Car show enthusiast’s around the Shenandoah area will have one last hurrah before the weather turns chilly and cars are put into storage.
The Shenandoah High School Automotive Technology Program will hold its inaugural car show on Saturday, Oct. 16, from 9 a.m. to 3 p.m. in the high school parking lot. There will be a $10 registration fee to enter a car into the car show, and spectators can make a free-will donation. All proceeds from the car show will go towards the Automotive Technology Program to purchase tools or fund field trips.
SHS Automotive Technology Program instructor Terry Whitehead said holding a car show is a great way to engage the students in the art of restoring cars and an excellent opportunity to raise money for the program.
“We want to grow the program,” said Whitehead. “We need bigger facilities, and it’s tough to get funding to get the tools we need for the students to use.”
Whitehead has been the instructor of the program at Shenandoah High School for the past four years. He said it sounded like a great idea when approached about holding a car show at the high school by a couple of local residents that frequent car shows.
“This has been on their bucket list to have a car show at the Shenandoah High School parking lot,” said Whitehead. “I don’t think it’s ever been done.”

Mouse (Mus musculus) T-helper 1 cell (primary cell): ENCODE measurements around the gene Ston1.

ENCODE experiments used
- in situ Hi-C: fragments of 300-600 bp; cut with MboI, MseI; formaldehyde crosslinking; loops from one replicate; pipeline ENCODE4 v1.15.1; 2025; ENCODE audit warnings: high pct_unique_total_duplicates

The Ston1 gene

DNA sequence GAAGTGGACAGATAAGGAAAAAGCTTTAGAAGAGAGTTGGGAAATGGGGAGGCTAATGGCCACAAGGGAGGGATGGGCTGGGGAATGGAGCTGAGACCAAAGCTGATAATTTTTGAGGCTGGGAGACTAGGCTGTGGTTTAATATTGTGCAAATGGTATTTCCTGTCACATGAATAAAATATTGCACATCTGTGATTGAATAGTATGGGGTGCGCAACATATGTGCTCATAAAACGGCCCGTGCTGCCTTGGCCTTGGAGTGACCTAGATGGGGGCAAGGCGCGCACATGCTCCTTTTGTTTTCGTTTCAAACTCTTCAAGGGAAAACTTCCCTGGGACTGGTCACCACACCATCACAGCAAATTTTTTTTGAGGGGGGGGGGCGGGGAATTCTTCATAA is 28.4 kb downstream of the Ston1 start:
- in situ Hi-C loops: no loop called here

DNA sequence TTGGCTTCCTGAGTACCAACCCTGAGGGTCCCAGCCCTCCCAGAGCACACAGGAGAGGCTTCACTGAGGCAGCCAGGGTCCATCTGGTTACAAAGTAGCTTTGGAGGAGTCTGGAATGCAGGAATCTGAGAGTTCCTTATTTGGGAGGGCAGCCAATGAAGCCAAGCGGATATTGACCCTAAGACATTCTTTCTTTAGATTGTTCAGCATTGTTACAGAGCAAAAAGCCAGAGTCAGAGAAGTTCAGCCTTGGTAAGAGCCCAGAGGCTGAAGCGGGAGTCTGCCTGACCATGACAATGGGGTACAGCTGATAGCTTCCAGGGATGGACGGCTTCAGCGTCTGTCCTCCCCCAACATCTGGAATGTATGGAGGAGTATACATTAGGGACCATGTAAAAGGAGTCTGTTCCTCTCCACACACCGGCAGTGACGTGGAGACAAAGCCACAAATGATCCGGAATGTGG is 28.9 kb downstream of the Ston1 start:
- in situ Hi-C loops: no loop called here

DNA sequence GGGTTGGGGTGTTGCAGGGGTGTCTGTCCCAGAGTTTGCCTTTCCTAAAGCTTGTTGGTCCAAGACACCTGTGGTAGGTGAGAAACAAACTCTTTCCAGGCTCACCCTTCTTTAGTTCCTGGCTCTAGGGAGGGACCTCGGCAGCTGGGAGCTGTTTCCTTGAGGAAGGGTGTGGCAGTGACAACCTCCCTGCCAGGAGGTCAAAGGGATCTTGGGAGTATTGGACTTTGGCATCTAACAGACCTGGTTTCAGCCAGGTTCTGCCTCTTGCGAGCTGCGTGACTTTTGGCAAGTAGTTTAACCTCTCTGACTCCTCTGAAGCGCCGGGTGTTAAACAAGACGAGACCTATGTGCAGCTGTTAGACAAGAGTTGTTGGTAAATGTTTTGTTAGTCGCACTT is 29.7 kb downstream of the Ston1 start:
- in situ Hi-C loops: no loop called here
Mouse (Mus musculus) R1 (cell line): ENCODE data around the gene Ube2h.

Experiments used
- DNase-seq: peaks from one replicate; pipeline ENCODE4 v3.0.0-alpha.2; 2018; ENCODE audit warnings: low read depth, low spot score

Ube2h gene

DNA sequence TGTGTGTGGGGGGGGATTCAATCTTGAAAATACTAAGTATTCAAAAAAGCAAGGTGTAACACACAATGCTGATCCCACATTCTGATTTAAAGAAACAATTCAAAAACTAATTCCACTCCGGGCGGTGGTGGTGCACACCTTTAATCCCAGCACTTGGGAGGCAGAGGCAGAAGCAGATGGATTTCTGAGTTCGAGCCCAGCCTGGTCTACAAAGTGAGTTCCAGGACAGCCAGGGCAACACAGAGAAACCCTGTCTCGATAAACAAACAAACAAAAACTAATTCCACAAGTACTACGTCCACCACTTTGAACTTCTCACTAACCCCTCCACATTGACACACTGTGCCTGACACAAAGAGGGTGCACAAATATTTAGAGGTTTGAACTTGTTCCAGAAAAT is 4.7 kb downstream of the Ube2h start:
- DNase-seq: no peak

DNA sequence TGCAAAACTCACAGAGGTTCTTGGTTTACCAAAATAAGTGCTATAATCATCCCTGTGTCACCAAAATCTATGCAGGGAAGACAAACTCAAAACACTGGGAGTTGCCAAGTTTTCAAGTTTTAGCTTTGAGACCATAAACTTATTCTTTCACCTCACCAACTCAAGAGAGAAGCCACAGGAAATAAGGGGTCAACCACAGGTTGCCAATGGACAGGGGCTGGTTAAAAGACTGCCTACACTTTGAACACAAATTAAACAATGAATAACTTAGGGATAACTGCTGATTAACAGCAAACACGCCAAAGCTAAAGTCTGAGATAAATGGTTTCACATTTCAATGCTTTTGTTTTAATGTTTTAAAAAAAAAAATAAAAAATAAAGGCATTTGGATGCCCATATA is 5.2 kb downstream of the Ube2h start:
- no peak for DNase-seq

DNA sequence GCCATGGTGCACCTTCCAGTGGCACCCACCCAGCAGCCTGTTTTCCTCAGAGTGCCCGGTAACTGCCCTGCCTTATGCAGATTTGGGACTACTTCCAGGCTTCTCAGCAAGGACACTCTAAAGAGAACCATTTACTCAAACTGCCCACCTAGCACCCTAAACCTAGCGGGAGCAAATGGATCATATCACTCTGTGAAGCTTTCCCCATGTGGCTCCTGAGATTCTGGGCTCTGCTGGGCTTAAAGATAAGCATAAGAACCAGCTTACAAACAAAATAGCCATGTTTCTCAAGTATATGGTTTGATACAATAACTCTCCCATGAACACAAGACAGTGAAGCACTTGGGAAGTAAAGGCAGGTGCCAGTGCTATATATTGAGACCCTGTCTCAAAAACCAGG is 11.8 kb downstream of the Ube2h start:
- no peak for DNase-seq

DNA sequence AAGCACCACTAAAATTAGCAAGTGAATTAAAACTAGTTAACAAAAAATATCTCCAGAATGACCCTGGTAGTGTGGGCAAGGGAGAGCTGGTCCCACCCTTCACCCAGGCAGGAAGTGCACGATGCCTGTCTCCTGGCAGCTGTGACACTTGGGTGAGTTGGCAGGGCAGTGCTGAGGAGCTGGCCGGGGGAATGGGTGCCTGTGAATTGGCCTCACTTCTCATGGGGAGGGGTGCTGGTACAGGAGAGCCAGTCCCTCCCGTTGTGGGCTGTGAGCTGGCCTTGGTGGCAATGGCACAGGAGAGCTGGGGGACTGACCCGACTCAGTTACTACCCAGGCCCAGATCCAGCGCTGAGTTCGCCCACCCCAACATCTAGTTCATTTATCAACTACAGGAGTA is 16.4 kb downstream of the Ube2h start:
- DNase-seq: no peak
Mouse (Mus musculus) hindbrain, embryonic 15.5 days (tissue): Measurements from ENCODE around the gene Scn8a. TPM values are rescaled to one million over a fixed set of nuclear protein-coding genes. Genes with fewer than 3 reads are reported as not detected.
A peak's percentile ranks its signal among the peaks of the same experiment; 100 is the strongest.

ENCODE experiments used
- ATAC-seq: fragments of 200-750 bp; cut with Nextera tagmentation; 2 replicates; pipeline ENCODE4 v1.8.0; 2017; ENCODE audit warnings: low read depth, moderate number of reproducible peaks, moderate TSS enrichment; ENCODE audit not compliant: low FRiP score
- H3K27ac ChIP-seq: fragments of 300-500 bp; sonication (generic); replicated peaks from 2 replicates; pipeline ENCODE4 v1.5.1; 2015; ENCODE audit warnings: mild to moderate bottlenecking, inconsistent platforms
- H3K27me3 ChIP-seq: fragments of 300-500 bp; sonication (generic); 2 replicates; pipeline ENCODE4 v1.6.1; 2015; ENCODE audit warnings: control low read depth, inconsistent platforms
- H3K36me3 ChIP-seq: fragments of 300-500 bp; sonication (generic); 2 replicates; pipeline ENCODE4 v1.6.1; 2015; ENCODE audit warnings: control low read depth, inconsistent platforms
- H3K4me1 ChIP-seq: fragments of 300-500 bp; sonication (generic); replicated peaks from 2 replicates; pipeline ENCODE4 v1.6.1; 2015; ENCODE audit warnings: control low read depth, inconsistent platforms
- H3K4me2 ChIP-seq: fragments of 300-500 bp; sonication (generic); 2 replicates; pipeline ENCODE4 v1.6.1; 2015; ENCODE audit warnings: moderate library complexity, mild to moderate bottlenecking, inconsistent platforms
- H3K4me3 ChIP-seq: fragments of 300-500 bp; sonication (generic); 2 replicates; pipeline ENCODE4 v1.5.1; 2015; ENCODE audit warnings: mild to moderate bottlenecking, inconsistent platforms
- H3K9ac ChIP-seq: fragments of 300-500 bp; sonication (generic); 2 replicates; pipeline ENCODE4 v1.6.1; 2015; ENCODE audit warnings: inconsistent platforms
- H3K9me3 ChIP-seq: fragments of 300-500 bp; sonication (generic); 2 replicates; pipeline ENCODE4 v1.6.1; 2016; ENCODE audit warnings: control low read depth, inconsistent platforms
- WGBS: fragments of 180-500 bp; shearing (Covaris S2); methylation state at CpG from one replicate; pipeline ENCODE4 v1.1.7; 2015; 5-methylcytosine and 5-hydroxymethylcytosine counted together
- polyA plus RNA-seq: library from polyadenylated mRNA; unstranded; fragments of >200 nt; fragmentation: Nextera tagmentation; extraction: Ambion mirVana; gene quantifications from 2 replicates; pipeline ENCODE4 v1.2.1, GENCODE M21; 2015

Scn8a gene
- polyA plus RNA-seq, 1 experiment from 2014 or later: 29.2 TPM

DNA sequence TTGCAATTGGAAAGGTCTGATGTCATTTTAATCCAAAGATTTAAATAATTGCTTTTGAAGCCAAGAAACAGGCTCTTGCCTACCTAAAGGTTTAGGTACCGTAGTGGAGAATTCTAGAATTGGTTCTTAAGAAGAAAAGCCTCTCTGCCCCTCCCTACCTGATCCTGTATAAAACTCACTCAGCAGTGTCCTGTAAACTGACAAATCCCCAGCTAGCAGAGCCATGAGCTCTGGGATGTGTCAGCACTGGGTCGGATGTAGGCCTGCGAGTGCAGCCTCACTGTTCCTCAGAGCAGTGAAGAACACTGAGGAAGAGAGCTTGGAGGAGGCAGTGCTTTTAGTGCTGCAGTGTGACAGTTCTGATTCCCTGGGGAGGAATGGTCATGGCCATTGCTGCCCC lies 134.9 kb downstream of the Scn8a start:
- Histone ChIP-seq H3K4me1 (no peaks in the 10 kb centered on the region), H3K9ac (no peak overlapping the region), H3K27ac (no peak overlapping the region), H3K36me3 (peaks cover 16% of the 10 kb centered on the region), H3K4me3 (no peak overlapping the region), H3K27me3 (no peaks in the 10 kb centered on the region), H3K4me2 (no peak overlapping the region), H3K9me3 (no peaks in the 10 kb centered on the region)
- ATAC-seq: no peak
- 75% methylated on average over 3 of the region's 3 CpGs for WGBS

Whitehead, a fan of car shows himself, hopes to see alumni bring vehicles in for the show. He said his love for older cars came from his dad Glen Whitehead, who went to many shows and helped judge. Terry Whitehead said he hopes to someday finish some of the projects his dad started.
Whitehead said he had received a lot of help organizing the event from Mark Godfread of Shenandoah and Leonard Thompson of Essex. He appreciates the support from the staff at the high school and individuals who have donated their time to help distribute flyers and for the donation of the trophies.
“I am a rookie at this and am definitely leaning on people to guide me,” said Whitehead
Whitehead hopes to have 10 students help with judging the cars at the show. He said local organizers that have helped him are anticipating at least 100 cars at the event. The categories for judging are best car, best truck, best GM, best Ford, best Mopar and best other.
Whitehead hopes having the Automotive Technology Program hold an annual car show will encourage younger generations to appreciate and be interested in the tradition of restoring cars and organizing car shows.
Whitehead said the automotive program at the high school teaches students the fundamentals of a car engine, light maintenance and diagnosing issues the first year. In the second and third year of the program, he said students work on larger projects like engine and transmission removal and working on breaks.